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Children's Vision Problems

arly detection of children’s vision problems is essential to make sure your kids have the visual skills they need to do well in school, sports and other activities.

Vision is arguably the most important of the five senses. It plays a crucial role throughout childhood and beyond. In fact, experts say 80 percent of what children learn in school is presented visually.  From infancy on, there are important milestones in your child’s vision development. For example, during the first several months of life, a baby can focus only on objects up close. Those objects will be seen in high contrast colors only, such as black, white and red.

But by 6 months of age, your child’s visual acuity should be much sharper, with more accurate colour vision and better eye movement and hand-eye coordination skills.  To make sure your child’s eyes are functioning properly and working together as a team during the early formative years, schedule his or her first eye exam  at 4 years of age, or earlier if any suspicions arise. Otherwise, a lifetime of poor vision in one or both eyes could occur.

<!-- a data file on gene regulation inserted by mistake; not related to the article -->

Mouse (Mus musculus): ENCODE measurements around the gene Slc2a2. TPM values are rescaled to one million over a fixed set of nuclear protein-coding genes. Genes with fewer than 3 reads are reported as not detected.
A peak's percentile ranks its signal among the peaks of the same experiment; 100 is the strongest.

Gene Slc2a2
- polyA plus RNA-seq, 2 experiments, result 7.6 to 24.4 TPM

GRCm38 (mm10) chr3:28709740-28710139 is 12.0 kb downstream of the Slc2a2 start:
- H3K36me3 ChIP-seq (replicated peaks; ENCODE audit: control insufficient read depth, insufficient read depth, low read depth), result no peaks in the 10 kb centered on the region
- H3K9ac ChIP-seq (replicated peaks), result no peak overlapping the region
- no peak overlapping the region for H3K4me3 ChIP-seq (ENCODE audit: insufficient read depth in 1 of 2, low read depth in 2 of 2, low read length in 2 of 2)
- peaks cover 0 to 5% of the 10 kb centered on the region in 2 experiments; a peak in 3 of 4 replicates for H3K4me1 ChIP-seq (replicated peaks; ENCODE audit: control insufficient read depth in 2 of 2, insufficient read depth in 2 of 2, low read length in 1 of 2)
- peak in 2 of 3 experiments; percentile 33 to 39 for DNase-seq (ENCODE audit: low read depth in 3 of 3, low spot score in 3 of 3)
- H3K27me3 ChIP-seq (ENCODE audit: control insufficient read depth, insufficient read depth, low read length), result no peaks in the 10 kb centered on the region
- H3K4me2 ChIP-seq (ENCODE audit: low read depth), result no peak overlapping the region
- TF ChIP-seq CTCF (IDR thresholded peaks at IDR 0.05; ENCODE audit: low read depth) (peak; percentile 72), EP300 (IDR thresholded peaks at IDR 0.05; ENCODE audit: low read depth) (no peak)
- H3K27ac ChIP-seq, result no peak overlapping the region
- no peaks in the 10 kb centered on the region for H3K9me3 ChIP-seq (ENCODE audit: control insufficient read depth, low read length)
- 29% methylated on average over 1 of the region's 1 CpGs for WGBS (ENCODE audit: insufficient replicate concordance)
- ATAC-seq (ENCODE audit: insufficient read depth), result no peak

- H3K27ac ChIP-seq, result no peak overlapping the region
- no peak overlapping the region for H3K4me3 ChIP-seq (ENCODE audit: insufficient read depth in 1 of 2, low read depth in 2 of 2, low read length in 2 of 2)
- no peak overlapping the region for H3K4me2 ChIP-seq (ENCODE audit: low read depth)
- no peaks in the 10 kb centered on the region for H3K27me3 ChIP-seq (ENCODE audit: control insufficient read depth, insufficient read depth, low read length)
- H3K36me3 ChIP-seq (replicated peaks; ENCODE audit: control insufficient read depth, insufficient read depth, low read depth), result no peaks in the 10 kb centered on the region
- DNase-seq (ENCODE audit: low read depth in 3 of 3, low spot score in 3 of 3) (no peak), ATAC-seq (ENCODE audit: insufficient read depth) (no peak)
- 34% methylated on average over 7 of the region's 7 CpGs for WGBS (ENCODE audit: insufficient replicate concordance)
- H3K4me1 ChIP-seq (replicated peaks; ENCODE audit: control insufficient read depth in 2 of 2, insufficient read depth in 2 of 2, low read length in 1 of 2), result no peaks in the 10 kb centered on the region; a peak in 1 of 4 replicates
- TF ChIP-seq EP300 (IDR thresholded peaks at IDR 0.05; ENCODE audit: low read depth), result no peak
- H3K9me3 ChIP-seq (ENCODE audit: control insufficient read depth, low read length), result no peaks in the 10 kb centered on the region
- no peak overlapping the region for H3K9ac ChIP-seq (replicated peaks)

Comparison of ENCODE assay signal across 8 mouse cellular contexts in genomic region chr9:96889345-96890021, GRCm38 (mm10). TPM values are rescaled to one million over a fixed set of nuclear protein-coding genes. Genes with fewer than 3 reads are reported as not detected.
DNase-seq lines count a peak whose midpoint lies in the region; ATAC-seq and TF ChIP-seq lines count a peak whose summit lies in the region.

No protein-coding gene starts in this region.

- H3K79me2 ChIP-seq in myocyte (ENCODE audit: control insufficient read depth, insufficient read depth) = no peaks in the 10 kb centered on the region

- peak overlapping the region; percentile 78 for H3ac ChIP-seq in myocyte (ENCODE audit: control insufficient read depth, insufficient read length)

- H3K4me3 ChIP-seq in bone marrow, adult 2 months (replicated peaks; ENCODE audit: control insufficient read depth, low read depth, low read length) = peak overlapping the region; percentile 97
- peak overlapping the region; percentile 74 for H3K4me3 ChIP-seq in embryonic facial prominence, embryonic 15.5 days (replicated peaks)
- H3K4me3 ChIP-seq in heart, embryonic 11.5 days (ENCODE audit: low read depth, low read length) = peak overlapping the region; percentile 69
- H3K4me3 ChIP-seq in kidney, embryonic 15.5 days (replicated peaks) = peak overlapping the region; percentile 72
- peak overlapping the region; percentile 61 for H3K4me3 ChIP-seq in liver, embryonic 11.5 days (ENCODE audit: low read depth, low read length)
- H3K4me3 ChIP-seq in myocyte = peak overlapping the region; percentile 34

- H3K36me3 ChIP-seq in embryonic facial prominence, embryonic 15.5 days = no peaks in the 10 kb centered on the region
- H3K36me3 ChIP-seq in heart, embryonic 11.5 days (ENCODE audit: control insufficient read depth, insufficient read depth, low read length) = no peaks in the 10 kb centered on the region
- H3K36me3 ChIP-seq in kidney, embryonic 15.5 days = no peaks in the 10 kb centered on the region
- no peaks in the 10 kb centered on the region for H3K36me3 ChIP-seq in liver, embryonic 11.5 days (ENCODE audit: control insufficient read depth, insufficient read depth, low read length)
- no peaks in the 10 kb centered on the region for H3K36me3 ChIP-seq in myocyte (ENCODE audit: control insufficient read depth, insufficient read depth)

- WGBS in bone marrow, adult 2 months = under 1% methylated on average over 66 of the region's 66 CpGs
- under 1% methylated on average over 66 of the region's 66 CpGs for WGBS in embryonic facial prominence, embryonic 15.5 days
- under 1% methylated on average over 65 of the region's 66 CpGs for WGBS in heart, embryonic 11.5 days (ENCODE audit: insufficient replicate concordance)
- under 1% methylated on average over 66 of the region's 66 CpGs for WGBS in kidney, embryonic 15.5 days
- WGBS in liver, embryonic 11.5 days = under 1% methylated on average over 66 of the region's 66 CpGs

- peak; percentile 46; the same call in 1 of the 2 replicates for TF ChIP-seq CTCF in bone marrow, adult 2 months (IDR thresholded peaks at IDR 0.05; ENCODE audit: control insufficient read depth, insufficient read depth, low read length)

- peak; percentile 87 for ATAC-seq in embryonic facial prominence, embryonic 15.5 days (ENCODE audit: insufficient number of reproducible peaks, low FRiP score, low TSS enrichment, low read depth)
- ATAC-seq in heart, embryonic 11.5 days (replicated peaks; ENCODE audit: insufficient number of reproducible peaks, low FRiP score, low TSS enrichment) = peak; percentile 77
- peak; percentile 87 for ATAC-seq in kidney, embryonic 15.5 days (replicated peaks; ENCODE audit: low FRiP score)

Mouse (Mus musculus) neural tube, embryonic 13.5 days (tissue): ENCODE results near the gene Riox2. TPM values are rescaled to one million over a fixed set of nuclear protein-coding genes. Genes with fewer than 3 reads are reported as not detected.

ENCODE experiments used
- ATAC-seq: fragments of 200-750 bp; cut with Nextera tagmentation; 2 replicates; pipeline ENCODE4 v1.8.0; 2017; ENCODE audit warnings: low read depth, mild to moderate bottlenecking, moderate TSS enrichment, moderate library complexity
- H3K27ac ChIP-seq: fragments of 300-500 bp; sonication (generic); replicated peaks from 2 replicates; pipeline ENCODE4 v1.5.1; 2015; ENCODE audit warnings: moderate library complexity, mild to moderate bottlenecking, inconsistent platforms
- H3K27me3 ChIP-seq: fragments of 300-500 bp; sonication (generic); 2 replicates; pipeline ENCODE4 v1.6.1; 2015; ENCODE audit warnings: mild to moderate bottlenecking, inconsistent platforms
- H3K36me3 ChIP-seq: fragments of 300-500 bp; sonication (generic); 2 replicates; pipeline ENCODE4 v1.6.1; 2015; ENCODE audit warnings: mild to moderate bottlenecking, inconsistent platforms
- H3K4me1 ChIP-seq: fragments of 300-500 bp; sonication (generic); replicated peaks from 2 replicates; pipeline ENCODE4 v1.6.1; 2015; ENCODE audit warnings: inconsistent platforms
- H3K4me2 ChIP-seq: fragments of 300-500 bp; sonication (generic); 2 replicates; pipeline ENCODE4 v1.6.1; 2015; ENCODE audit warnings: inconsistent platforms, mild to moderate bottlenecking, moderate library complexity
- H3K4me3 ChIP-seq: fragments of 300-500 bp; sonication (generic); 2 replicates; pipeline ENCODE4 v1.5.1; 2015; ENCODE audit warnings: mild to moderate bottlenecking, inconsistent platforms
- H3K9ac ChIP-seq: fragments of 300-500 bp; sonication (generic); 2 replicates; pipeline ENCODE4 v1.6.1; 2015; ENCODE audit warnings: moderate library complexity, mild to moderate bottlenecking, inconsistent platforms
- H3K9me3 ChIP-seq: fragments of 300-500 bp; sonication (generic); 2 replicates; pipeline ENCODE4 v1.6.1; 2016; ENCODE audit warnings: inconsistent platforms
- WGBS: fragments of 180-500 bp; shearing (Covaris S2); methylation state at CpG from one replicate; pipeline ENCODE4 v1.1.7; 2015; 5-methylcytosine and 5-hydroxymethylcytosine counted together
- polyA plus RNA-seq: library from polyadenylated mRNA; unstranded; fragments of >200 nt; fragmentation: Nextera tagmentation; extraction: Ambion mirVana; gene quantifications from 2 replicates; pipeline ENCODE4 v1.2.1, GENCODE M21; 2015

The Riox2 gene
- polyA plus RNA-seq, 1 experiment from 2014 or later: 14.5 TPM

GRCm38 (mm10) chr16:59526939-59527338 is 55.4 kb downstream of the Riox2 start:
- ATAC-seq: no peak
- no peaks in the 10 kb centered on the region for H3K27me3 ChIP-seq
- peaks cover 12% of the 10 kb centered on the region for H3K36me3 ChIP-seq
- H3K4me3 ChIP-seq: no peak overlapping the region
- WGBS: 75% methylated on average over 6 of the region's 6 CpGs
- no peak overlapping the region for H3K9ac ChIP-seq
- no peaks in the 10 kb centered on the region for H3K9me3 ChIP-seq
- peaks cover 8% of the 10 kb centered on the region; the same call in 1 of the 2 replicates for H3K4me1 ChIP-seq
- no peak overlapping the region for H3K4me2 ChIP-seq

Early eye exams also are important because children need the following basic skills related to good eyesight for learning:

  • Near vision
  • Distance vision
  • Binocular (two eyes) coordination
  • Eye movement skills
  • Focusing skills
  • Peripheral awareness
  • Hand-eye coordination

Some parents are surprised to learn that preschool-age children do not need to know their letters in order to undergo certain eye tests, even when they are too young or too shy to verbalise.

A child who is unable to see print or view a blackboard can become easily frustrated, leading to poor academic performance. Some vision problems, such as lazy eye, are best treated if they are detected and corrected as early as possible while the child’s vision system is still developing.